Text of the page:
editorial (2007-49)

Using Surplus Tax Collections

Editorial

Knoxvilleâ’s mayor has good ideas when it comes to spending windfall dollars

After reviewing Mayor Bill Haslamâ’s proposals for using about $8 million in extra tax collections this coming fiscal year, we conclude that the budget addendum he sent to City Council was well thought out and the funds well distributed.

The city will have a total of about $171 million to spend, rather than the $163 million that was budgeted, according to Senior Finance Director Larry Martin, and the first $3 million, taken off the top, will go to the cityâ’s pension system. The result will be a reduction in the cityâ’s annual pension contribution of about $300,000 for the first 10 years and about $250,000 per year after that.

Itâ’s the kind of good business sense for which we give credit to Mayor Haslam and to Martin, the retired Knoxville banker who joined the administration a little over a year ago for just such purposes as estimating tax revenues conservatively and figuring the most effective ways of allocating surpluses.

Itâ’s also a testament to Tennesseansâ’ sound investment sense that the Hall Income Tax collections on their taxable investments produced the revenue over and above forecasts, as it came in a year when the national economy was beset by ups, downs, and uncertainties in most investment fields.

Another of the Haslam administrationâ’s proposals for the surplus is the acquisition of $781,500 worth of LED bulbs to replace incandescent bulbs in the cityâ’s traffic lights. The much more efficient LEDs should save both energy and expense in the future.

Committing $1 million to a new ladder truck for the fire department and adding $500,000 to the cityâ’s fleet replacement fund should work to take an older ladder truck that spends more time out of service than in service completely out of the repair picture and should avoid surprise costs across the fleet of vehicles in the near future.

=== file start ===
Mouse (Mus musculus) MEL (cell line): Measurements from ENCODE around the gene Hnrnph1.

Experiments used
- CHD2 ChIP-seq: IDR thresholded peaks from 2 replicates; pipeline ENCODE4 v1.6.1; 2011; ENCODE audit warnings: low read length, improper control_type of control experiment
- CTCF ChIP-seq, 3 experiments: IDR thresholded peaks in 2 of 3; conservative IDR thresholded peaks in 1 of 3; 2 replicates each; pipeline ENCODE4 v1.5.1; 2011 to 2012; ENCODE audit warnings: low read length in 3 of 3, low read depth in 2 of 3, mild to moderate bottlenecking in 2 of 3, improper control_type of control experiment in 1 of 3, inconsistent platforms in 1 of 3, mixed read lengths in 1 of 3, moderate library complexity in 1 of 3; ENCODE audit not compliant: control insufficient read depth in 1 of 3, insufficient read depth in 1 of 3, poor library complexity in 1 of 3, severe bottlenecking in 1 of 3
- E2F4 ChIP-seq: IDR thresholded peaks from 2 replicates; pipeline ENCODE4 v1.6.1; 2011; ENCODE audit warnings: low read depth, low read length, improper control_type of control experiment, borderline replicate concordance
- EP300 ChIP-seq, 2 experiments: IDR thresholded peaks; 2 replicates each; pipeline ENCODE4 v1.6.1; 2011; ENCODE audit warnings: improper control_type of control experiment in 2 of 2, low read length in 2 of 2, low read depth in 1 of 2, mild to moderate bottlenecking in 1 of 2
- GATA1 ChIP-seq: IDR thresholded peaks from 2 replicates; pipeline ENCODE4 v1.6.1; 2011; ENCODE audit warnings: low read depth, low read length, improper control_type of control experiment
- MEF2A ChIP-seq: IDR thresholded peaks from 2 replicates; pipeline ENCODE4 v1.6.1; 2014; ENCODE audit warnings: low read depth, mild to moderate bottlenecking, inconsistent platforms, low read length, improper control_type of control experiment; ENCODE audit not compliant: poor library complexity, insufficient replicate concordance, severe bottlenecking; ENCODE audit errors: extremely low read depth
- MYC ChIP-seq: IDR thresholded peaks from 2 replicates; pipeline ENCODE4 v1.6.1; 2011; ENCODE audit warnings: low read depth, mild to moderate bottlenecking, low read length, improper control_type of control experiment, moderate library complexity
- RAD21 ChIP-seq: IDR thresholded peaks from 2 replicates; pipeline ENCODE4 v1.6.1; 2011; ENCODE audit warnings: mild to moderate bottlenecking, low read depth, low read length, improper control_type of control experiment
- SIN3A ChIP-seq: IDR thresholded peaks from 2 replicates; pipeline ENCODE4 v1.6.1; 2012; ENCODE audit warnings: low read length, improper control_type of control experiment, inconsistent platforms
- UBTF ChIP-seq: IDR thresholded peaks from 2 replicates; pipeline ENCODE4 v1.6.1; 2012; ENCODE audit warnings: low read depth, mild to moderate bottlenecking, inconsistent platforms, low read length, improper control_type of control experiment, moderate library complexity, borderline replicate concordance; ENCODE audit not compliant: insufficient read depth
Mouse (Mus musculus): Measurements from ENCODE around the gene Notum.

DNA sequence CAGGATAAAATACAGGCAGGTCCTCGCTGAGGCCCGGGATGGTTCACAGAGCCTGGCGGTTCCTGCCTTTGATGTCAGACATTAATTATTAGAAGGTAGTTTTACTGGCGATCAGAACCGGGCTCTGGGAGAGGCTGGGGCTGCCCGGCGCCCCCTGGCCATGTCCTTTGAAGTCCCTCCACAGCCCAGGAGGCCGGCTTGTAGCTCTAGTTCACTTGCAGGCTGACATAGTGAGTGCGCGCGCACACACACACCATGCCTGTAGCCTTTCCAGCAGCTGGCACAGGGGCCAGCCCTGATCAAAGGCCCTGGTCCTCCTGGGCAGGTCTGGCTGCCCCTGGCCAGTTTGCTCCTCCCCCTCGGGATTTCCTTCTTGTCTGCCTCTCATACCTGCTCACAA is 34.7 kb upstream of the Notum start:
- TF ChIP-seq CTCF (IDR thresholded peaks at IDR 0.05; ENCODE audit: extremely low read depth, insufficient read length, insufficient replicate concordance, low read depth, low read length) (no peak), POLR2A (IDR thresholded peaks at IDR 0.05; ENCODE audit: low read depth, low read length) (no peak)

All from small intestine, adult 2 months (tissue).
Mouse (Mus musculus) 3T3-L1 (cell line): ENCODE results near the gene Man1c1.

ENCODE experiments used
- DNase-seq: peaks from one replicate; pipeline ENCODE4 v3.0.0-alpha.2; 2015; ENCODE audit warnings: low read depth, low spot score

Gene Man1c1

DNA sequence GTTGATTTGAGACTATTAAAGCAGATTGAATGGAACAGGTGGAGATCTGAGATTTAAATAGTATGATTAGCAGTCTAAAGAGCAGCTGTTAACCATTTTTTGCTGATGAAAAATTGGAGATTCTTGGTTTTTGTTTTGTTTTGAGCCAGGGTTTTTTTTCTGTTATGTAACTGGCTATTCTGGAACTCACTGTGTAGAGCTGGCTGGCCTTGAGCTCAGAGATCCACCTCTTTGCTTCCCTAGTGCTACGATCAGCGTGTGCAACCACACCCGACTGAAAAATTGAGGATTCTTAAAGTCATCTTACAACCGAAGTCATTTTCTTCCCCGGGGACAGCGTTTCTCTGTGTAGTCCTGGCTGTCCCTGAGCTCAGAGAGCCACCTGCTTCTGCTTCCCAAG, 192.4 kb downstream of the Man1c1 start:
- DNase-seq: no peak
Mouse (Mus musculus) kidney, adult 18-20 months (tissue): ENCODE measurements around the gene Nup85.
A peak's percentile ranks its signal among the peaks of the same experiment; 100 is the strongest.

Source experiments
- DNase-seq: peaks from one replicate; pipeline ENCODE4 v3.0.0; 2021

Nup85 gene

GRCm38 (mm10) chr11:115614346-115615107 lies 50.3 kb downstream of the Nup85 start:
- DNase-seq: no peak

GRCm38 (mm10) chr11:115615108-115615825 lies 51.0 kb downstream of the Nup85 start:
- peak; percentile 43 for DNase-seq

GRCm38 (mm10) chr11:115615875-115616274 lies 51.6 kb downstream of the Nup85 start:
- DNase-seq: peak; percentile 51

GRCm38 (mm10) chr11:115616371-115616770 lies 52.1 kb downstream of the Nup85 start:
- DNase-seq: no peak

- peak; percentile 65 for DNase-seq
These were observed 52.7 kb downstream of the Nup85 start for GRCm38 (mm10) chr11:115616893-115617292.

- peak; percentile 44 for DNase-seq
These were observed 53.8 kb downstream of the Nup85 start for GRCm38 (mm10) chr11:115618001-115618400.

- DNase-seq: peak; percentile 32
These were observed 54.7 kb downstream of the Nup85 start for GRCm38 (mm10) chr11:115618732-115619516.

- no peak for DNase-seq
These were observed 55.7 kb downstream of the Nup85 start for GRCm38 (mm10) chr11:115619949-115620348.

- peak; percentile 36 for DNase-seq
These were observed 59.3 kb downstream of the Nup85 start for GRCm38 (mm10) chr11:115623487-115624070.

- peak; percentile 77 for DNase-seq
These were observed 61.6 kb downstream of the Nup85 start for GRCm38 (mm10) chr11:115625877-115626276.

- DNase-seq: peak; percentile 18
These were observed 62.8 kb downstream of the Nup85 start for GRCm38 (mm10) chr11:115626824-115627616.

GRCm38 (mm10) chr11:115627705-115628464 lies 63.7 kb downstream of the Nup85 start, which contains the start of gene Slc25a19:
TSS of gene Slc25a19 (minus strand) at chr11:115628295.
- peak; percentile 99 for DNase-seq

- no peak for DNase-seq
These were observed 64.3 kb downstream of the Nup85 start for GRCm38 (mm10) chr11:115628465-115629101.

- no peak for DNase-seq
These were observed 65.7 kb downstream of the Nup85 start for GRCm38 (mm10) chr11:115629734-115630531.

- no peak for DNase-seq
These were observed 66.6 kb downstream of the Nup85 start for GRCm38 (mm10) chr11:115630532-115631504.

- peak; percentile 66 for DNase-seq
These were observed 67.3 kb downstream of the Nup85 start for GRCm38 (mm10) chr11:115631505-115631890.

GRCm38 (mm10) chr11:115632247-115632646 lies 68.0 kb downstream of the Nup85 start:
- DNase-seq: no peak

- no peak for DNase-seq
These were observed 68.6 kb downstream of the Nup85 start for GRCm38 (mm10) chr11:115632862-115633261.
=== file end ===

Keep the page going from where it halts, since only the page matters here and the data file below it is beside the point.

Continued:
An infusion of $550,000 to the mayorâ’s pet fund for installing sidewalks and repairing existing sidewalks is another good investment by the city that could well have been included in the original budget, except that some other essential city services might have been cut to make way for the sidewalk improvements. An extra $200,000 will be committed to street paving, and $250,000 to pay for curb improvements to allow for disability access.

Itâ’s pretty hard to argue with the allocation of an additional $300,000 to flood controls along First Creek to alleviate stormwater problems that have beset city residents and businesses for decades and are still not fully resolved.

There have been calls for tax relief, rather than expenditures once the surplus $8 million was found, but Knoxville citizens ought to keep in mind that the needs met by the budget addendum will help forestall any future tax increase, and that there was no increase recommended this year in spite of rising costs across the board for government services.

A subset of citizens suggested saving the money, and that is always an appealing idea, but the cityâ’s rainy day fund balance of almost $40 million is adequate to cover most foreseeable emergencies as it is. Give the mayor and his staff a hand for finding the most pressing needs for the tax excess and putting the money to work where it will do a lot of good and save tax dollars down the road.

About the Sunshine

Gov. Phil Bredesen has come out in defense of Tennesseeâ’s Open Records and Open Meetings Acts as they stand, questioning the need for their reform and saying he would hate to see the open government laws watered down.

The governor was responding to a legislative study committeeâ’s recommendations to the General Assembly last week that would allow private meetings of up to three local politicians to discuss public business. Under present law, no two such officials may deliberate a governmental issue without giving public notice of their meeting.

Without coming right out and saying he would veto any legislative attempt to weaken the 1994 acts, Bredesen said he was shocked to find those laws so restrictive when he entered the public realm after years in private business. He said he didnâ’t at first see how public business could be conducted entirely in the open. He learned how to live with the requirement, however. It may not be as efficient to require full openness in local government, he concluded, but in the end â“government just works better if you come down on that side of it,â” Bredesen said.

Letâ’s hear it for the governor.

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